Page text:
The other problem was that the Fed tended to be influenced more by grand economic theories and conceptual/ philosophical frameworks and decided to discount the data coming up from the ground. According to the article, the Fed tended to discount these pieces of anecdotal evidence as their place within a broader framework or their systematic impact was well-known. This is another problem often with smart people. It is a thinking that goes: I think and talk in concepts, abstractions and theories. Therefore, I will only listen when other people talk the same way. Now this is a problem which afflicts many of us, and therefore might be even borderline acceptable in everyday life. But this is fatal in risk management, where your job is to anticipate different ways in which the system can be at risk. An effective risk manager is expected to constantly keep her radar up for pieces of information that might be contrary to a pre-existing framework and have an efficient means of investigating whether the anecdotal evidence points to any material threat.
Finally, one important lesson that is worth taking way is that when it comes to human created systems, there is no one overarching framework or "truth". Because interactions between humans and institutions created by humans are not governed by the laws of physics, there are often no absolutes in these things. Many theories or frameworks could be simultaneously true or may apply in portions of the world we are trying to understand. Depending on the prevailing conditions, one set of rules may hold. And as conditions change or as the previous framework pushes the environment to one extreme, the competing framework often becomes more relevant and appropriate to apply. It is often practical to keep one's mind open to other theories and frameworks. Ideological alignment or obsession with one "truth" system only makes one closed to other explanations or possibilities.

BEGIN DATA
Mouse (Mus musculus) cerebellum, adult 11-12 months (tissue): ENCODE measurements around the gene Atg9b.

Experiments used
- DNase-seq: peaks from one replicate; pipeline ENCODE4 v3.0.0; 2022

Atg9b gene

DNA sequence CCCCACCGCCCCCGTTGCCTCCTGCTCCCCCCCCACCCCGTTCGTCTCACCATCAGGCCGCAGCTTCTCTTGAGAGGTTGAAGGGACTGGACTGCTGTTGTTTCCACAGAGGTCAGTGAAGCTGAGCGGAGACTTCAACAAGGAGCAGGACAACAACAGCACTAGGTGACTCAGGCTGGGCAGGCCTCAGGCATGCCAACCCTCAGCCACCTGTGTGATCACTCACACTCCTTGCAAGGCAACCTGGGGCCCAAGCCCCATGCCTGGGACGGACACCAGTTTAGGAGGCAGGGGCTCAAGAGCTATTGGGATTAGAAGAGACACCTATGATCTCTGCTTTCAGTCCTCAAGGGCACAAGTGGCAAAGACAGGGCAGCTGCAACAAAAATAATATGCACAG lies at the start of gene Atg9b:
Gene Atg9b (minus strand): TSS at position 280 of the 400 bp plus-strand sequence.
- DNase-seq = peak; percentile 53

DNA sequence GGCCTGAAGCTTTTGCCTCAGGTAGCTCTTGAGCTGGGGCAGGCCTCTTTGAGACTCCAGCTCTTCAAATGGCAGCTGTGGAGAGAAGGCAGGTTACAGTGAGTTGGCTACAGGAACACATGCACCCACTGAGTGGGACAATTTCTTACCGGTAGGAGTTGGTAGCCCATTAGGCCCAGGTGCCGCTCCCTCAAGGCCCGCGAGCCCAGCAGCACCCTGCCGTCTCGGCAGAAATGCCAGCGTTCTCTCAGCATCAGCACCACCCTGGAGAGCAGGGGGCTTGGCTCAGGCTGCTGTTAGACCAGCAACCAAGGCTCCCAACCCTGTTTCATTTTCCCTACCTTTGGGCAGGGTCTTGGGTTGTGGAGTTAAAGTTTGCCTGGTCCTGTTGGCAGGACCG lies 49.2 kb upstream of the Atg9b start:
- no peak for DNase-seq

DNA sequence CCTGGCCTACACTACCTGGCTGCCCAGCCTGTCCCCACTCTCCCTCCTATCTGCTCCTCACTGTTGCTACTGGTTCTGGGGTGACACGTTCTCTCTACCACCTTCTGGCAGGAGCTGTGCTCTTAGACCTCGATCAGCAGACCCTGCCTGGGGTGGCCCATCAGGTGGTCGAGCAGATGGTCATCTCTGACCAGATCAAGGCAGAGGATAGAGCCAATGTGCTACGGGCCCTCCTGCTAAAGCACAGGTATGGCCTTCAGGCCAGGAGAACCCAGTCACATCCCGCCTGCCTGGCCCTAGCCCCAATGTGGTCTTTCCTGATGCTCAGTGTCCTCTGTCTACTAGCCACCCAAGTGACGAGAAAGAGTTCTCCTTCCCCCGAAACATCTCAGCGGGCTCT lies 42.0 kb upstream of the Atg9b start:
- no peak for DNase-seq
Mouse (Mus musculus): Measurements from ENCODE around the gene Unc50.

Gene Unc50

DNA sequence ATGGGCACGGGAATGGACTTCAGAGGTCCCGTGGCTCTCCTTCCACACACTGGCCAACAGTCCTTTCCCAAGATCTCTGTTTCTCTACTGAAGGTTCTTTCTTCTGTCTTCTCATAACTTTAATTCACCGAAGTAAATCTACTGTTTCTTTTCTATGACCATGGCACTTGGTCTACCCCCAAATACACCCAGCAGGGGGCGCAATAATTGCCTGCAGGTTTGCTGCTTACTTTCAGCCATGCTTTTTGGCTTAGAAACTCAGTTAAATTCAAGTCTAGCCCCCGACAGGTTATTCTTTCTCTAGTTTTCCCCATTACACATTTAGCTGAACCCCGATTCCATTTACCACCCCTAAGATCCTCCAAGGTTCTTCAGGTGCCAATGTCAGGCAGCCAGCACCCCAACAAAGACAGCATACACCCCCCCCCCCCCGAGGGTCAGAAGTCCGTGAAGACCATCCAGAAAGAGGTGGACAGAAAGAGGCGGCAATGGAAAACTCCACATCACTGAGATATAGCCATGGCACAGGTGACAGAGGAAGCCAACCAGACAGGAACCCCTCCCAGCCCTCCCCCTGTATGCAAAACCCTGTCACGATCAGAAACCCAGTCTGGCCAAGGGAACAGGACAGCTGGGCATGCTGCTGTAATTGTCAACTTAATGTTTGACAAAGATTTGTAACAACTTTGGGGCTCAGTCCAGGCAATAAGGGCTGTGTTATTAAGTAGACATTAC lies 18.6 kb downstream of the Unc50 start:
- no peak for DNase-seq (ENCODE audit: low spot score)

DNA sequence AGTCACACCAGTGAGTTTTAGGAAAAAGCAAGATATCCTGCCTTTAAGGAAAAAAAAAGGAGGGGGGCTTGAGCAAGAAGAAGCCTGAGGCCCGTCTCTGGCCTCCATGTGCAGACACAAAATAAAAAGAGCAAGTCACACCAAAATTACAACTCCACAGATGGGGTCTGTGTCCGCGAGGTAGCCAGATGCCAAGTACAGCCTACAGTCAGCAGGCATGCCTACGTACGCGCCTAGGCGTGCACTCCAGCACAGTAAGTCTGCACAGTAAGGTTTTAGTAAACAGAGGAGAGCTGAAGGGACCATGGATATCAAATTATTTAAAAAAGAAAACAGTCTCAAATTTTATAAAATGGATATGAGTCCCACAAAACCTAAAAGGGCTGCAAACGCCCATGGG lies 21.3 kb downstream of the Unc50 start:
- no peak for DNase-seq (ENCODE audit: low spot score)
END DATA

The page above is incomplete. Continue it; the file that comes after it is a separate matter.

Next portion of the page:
Tuesday, September 22, 2009
2. Phoenix's light rail success, driven by weekend travelers. That downtown really needed some life and looks like light rail did the trick - Link here